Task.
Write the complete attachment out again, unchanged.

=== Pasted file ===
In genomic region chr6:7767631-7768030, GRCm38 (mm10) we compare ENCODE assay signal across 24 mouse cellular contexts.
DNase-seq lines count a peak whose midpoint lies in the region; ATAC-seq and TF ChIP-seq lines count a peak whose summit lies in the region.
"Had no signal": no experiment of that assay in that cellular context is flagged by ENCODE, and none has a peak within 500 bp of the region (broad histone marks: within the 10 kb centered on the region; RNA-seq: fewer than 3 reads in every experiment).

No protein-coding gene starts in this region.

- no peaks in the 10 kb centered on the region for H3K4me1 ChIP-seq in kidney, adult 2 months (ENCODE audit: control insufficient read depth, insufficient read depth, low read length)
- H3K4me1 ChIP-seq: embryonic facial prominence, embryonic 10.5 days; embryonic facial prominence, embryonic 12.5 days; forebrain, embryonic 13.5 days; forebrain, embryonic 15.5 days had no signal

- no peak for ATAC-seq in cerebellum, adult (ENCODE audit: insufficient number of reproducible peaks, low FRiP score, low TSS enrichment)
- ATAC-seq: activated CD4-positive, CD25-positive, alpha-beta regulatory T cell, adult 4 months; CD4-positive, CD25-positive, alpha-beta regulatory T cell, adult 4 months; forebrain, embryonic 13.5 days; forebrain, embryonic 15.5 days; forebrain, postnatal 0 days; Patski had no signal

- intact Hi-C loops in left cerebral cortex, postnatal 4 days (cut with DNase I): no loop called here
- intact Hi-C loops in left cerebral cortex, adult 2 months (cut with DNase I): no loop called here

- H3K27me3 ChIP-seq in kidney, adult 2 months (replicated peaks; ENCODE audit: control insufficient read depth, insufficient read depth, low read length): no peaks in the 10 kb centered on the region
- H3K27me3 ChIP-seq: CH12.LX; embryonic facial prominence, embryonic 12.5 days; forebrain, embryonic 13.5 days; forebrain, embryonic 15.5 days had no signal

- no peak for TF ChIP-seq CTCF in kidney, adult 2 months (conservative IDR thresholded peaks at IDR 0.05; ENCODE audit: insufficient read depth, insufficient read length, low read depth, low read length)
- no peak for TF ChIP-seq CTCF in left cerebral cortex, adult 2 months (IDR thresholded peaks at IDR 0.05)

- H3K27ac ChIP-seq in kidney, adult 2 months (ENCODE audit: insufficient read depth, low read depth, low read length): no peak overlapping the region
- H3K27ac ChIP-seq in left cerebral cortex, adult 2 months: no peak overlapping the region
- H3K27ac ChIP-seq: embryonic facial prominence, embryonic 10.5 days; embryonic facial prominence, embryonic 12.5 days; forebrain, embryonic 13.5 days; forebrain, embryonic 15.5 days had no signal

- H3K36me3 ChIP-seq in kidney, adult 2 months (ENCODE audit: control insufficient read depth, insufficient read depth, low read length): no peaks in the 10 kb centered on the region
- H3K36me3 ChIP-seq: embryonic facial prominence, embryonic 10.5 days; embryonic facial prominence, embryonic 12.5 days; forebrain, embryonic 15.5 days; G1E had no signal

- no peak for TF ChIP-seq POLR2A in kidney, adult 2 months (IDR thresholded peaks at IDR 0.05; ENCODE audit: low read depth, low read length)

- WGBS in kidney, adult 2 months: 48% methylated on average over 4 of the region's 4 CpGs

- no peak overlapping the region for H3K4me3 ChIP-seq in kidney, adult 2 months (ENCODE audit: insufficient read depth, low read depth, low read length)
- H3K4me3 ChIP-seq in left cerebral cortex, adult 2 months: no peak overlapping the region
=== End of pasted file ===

In genomic region chr6:7767631-7768030, GRCm38 (mm10) we compare ENCODE assay signal across 24 mouse cellular contexts.
DNase-seq lines count a peak whose midpoint lies in the region; ATAC-seq and TF ChIP-seq lines count a peak whose summit lies in the region.
"Had no signal": no experiment of that assay in that cellular context is flagged by ENCODE, and none has a peak within 500 bp of the region (broad histone marks: within the 10 kb centered on the region; RNA-seq: fewer than 3 reads in every experiment).

No protein-coding gene starts in this region.

- no peaks in the 10 kb centered on the region for H3K4me1 ChIP-seq in kidney, adult 2 months (ENCODE audit: control insufficient read depth, insufficient read depth, low read length)
- H3K4me1 ChIP-seq: embryonic facial prominence, embryonic 10.5 days; embryonic facial prominence, embryonic 12.5 days; forebrain, embryonic 13.5 days; forebrain, embryonic 15.5 days had no signal

- no peak for ATAC-seq in cerebellum, adult (ENCODE audit: insufficient number of reproducible peaks, low FRiP score, low TSS enrichment)
- ATAC-seq: activated CD4-positive, CD25-positive, alpha-beta regulatory T cell, adult 4 months; CD4-positive, CD25-positive, alpha-beta regulatory T cell, adult 4 months; forebrain, embryonic 13.5 days; forebrain, embryonic 15.5 days; forebrain, postnatal 0 days; Patski had no signal

- intact Hi-C loops in left cerebral cortex, postnatal 4 days (cut with DNase I): no loop called here
- intact Hi-C loops in left cerebral cortex, adult 2 months (cut with DNase I): no loop called here

- H3K27me3 ChIP-seq in kidney, adult 2 months (replicated peaks; ENCODE audit: control insufficient read depth, insufficient read depth, low read length): no peaks in the 10 kb centered on the region
- H3K27me3 ChIP-seq: CH12.LX; embryonic facial prominence, embryonic 12.5 days; forebrain, embryonic 13.5 days; forebrain, embryonic 15.5 days had no signal

- no peak for TF ChIP-seq CTCF in kidney, adult 2 months (conservative IDR thresholded peaks at IDR 0.05; ENCODE audit: insufficient read depth, insufficient read length, low read depth, low read length)
- no peak for TF ChIP-seq CTCF in left cerebral cortex, adult 2 months (IDR thresholded peaks at IDR 0.05)

- H3K27ac ChIP-seq in kidney, adult 2 months (ENCODE audit: insufficient read depth, low read depth, low read length): no peak overlapping the region
- H3K27ac ChIP-seq in left cerebral cortex, adult 2 months: no peak overlapping the region
- H3K27ac ChIP-seq: embryonic facial prominence, embryonic 10.5 days; embryonic facial prominence, embryonic 12.5 days; forebrain, embryonic 13.5 days; forebrain, embryonic 15.5 days had no signal

- H3K36me3 ChIP-seq in kidney, adult 2 months (ENCODE audit: control insufficient read depth, insufficient read depth, low read length): no peaks in the 10 kb centered on the region
- H3K36me3 ChIP-seq: embryonic facial prominence, embryonic 10.5 days; embryonic facial prominence, embryonic 12.5 days; forebrain, embryonic 15.5 days; G1E had no signal

- no peak for TF ChIP-seq POLR2A in kidney, adult 2 months (IDR thresholded peaks at IDR 0.05; ENCODE audit: low read depth, low read length)

- WGBS in kidney, adult 2 months: 48% methylated on average over 4 of the region's 4 CpGs

- no peak overlapping the region for H3K4me3 ChIP-seq in kidney, adult 2 months (ENCODE audit: insufficient read depth, low read depth, low read length)
- H3K4me3 ChIP-seq in left cerebral cortex, adult 2 months: no peak overlapping the region